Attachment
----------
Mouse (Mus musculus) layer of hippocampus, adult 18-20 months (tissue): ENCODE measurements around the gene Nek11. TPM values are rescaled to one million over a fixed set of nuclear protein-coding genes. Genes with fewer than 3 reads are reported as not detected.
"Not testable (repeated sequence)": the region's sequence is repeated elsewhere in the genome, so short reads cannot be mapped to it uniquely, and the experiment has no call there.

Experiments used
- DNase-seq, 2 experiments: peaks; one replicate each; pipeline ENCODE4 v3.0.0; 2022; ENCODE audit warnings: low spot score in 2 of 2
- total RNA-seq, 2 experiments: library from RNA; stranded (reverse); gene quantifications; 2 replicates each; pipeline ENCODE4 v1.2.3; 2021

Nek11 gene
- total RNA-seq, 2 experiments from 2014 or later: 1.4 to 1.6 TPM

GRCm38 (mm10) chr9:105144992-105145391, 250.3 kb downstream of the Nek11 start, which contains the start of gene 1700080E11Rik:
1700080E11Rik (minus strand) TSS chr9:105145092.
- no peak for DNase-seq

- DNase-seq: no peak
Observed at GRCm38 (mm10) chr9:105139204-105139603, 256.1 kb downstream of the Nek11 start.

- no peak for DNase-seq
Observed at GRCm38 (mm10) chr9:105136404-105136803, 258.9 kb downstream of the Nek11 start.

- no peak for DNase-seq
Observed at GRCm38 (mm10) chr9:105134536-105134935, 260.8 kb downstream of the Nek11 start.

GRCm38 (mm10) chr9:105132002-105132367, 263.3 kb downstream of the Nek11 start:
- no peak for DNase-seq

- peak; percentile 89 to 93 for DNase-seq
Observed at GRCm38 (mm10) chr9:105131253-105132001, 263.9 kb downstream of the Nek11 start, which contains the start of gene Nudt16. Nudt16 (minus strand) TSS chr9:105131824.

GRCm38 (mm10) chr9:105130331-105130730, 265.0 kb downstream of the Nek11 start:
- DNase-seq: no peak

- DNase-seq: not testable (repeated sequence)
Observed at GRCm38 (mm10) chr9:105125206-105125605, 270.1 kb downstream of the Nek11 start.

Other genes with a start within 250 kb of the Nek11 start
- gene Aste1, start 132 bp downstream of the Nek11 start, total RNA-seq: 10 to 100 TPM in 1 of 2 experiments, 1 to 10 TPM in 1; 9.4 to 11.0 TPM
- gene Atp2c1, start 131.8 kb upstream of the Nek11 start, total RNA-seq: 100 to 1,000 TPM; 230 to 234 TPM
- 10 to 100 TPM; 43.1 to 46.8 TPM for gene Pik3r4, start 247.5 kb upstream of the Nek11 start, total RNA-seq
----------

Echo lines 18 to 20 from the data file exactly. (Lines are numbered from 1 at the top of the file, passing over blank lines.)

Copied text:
- no peak for DNase-seq

- peak; percentile 89 to 93 for DNase-seq
Observed at GRCm38 (mm10) chr9:105131253-105132001, 263.9 kb downstream of the Nek11 start, which contains the start of gene Nudt16. Nudt16 (minus strand) TSS chr9:105131824.